Portugal is bracing for an increase in speculative trades against it as some investors expect it to be the next European nation to need a bailout now that Ireland is taking a massive loan to prop up its banks.
During the past decade of meager economic growth of around one per cent a year, the Portuguese have been living beyond their means, borrowing money to finance sacred welfare entitlements and private spending while protecting jobs through outdated labour laws that ignored changes in market conditions.
International investors, spooked by the scale of Greece’s bailout requirements in May and Ireland’s banking failures, are taking a closer look at the finances of eurozone countries and they don’t like the look of Portugal’s accounts, says Emilie Gay, an analyst at Capital Economics in London.
Investors are “looking for their next target” and Portugal fits the bill, Gay said on Monday. Capital Economics predicts Portugal will have to ask for help by early next year, when it has to begin refinancing billions of euros (dollars) in government bonds. Others predict the crunch may come sooner.
Portugal’s state budget deficit – how much more the government spent than it received – reached 9.3 per cent of gross domestic product last year. That was far above the three per cent limit for countries using the euro currency, a rule repeatedly broken even by the biggest economies, and the fourth-highest deficit in the eurozone after Greece, Ireland and Spain.
The jump in deficits during the crisis, however, is not the whole story. Portugal’s debt load, amassed over years of overspending, is high and increasingly costly to sustain as borrowing rates have risen during the recent months’ debt crisis.
Some analysts claim that accumulated debt – money owed by the state, by state-owned companies, by private corporations and households – is way over the country’s annual GDP of 160 billion euros ($A222.75 billion). The government, by contrast, puts it at 86 per cent of GDP this year.
Pedro Passos Coelho, leader of the centre-right Social Democratic Party, the main opposition party, has accused the centre-left Socialist government of shifting debt off the books. He said “a good portion of our (official) figures is fiction” and estimated public debt at 112 per cent of GDP and the deficit at 9.5 per cent.
Such allegations are serious because they echo what happened in Greece, where the revelation that it had hidden the size of its debts caused markets to rapidly lose confidence in the government and triggered a funding crisis.
Over the longer term, Portugal’s core problem is how to generate wealth that might pay for its lifestyle – part of a malaise hurting western Europe as countries cope with an aging population and competition from Asia and other regions.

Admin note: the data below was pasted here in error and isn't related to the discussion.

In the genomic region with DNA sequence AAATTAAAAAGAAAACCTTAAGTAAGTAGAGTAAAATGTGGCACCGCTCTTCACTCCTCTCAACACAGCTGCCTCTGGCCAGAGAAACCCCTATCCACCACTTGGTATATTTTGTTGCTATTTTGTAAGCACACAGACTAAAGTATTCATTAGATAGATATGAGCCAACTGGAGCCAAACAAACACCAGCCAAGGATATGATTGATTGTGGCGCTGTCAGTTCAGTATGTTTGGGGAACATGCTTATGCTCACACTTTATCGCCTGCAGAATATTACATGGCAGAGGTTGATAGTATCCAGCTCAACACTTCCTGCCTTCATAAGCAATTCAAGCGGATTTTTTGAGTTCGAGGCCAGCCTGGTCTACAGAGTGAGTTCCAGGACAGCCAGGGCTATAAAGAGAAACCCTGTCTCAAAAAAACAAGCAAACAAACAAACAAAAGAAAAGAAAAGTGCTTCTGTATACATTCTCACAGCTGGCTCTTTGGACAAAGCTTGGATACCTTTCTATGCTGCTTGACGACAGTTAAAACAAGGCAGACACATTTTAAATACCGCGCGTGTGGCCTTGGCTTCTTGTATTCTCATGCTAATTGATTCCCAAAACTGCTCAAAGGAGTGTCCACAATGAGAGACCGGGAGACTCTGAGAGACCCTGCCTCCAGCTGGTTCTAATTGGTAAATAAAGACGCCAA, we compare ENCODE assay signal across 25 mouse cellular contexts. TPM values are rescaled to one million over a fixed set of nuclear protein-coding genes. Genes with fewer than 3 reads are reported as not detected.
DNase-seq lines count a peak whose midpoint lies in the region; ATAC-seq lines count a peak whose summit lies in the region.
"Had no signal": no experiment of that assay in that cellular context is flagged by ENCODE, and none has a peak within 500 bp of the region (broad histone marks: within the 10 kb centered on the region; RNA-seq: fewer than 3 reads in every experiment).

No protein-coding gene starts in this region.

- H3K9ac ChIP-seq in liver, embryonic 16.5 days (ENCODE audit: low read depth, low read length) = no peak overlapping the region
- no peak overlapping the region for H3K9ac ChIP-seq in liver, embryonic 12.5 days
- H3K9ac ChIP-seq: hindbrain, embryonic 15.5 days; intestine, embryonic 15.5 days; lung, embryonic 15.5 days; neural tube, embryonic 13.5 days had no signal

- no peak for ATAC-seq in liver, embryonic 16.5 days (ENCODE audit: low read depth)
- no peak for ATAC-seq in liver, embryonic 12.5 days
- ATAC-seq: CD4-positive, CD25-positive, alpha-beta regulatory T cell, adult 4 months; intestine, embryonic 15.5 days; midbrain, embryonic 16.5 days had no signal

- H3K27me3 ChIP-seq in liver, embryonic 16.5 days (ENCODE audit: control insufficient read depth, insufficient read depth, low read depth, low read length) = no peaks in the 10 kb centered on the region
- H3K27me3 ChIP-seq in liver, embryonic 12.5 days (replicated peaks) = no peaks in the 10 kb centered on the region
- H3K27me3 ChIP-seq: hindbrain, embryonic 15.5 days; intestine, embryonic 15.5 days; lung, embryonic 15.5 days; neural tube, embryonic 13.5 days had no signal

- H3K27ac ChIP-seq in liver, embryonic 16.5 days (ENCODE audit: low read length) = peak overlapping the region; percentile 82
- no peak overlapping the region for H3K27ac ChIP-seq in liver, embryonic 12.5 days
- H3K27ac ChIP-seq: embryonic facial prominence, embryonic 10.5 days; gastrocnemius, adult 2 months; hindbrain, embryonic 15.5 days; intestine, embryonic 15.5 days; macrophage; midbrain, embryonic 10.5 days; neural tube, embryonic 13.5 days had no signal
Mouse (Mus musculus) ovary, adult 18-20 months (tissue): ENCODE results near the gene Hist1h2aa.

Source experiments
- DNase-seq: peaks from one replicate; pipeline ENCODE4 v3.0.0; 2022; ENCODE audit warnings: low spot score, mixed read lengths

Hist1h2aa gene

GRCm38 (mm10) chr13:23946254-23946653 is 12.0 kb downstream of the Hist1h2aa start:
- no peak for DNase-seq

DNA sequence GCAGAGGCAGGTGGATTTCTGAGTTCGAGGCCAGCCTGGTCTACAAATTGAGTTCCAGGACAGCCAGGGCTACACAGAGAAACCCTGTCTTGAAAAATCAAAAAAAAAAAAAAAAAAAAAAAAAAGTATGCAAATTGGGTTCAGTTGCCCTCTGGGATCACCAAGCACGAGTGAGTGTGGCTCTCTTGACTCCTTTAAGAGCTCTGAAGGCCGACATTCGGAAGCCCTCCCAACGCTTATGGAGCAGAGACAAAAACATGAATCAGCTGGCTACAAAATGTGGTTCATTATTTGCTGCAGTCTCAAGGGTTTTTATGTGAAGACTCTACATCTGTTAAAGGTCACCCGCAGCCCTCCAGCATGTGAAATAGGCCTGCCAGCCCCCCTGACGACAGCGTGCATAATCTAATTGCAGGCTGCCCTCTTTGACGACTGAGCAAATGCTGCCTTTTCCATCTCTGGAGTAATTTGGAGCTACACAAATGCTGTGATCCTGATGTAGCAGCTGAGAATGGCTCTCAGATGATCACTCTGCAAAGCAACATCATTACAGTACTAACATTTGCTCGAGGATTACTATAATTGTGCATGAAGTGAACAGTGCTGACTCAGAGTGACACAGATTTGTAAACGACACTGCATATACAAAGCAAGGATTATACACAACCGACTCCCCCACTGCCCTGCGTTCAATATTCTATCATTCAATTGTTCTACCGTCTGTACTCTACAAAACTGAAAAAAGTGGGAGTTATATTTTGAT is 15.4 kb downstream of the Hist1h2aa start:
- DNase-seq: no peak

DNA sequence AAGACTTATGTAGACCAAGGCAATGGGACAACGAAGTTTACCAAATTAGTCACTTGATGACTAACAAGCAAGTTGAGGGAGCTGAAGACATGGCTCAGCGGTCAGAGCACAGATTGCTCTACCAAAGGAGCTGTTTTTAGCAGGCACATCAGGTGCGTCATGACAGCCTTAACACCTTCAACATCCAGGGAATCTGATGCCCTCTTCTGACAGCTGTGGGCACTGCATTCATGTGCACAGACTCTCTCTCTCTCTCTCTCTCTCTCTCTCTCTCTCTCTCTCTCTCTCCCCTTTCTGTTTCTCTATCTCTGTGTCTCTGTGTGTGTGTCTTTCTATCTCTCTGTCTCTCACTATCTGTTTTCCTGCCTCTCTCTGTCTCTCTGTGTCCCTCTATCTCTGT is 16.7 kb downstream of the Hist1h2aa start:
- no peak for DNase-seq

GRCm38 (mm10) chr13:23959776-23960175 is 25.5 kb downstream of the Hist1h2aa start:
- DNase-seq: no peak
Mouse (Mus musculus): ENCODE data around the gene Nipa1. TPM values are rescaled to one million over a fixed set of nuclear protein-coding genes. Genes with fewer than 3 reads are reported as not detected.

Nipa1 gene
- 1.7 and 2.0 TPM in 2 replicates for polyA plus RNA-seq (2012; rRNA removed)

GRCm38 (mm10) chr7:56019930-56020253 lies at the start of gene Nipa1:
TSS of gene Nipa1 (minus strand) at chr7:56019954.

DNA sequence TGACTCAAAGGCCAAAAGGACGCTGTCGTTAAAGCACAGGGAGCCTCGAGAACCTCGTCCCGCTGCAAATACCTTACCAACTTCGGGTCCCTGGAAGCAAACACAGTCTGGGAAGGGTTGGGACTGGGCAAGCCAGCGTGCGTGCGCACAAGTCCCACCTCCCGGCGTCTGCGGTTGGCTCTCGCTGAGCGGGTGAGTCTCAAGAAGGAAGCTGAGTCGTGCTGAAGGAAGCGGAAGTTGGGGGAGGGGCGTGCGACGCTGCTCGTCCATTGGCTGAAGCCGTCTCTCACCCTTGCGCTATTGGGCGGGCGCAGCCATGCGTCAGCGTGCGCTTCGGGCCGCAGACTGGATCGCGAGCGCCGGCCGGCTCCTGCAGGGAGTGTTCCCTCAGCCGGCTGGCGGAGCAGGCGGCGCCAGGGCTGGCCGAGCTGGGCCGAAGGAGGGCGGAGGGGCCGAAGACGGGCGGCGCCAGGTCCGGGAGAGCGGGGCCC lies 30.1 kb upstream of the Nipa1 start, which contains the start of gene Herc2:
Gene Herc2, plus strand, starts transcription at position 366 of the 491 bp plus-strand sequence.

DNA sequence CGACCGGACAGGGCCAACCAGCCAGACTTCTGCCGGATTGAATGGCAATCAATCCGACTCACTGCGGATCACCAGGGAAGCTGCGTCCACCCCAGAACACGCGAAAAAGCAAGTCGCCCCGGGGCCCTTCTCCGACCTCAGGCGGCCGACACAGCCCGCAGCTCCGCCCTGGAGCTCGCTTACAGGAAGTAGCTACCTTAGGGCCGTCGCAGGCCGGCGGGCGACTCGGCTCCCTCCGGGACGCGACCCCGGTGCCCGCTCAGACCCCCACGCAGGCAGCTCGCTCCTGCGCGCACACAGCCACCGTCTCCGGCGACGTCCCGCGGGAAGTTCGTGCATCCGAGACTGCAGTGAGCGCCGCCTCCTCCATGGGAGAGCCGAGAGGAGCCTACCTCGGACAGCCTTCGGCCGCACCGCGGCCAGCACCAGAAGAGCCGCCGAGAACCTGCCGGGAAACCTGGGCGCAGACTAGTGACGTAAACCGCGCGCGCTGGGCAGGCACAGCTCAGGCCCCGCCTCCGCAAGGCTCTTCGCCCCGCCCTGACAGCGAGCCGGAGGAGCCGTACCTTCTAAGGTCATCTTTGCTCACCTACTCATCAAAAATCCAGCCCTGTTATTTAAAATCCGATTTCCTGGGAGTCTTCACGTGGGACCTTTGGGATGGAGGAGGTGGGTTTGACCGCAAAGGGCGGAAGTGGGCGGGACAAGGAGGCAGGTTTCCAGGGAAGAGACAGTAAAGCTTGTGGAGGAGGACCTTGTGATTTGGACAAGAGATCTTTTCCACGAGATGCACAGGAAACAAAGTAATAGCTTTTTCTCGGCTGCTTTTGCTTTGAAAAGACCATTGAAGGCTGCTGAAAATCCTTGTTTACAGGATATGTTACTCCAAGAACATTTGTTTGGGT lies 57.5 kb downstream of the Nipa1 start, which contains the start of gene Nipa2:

When Ford and Volkswagen spent almost 2 billion to set up a huge new manufacturing plant near Lisbon in the early 1990s, it appeared to be the prelude for a mass arrival of high-grade industry that would power Portugal forward.
It also looked like an endorsement of Portugal’s ambition to become a modern western European nation after languishing under four decades of dictatorship and political turmoil following the 1974 Carnation Revolution.
But in many ways it was a false dawn.
Portugal didn’t shed the post-revolution labour laws which made it hard to fire workers as trade unions stood in the way of attempts to modernise. Laying off workers is a bureaucratic entanglement, and entails hefty compensation payments, and workers can refuse proposed changes to their working hours.
That turned foreign investors off Portugal.
Civil servants, meanwhile, cannot be fired except in cases of extreme misconduct, leaving the public sector bloated.
Education levels among Europe’s lowest and a cultural reluctance to taking risks on new work methods have kept productivity low – it stands at around two-thirds of that in neighbouring Spain.
Portugal stuck too long with traditional industries such as textiles and footwear which have been unable to compete with Asian imports. And, being locked into the euro, Portugal can’t devalue its currency to make its exports cheaper.
State-owned companies are among the most inefficient, and their total debts are estimated at more than 15 billion euros ($A20.88 billion).
Part of the reason is political – in a country where the average monthly wage is around 800 a month, and where hundreds of thousands earn the minimum wage of 475 a month, the government forces public transport companies to keep ticket prices artificially low and pays them compensation for their losses.
Those low earners, meanwhile, have used the cheap loans that came with euro membership to finance purchases of cars and houses.
Portugal, a country of 10.6 million people, remains one of western Europe’s poorest nations, and the outlook is gloomy.
The Bank of Portugal predicts growth of 0.9 per cent this year, after a contraction of 2.7 per cent last year, and many analysts predict another recession in 2011 due to a government austerity program devised to drive down the country’s debt.
Some Portuguese are despairing of their country ever attaining average European standards of income.
Emigration to Portuguese-speaking countries such as Angola and Brazil, whose economies are flourishing, has soared in recent times.
Alvaro Santos Pereira, a researcher at Canada’s Simon Fraser University, estimated in a recent study that between 1998 and 2008 some 700,000 Portuguese left their country. From 2008 to 2009, he said, Portuguese visas issued for Angola more than doubled to 46,000.
Vasco Costa, a 48-year-old father of three who owns a chain of shops in Portugal, says he’s seriously considering moving his family to Brazil, where economic growth is expected to reach 7.5 per cent this year.
“We’re going backwards while Brazil is growing more than seven per cent a year,” he said as he waited to catch a Lisbon subway train.
“I only see a brutal period of stagnation here.”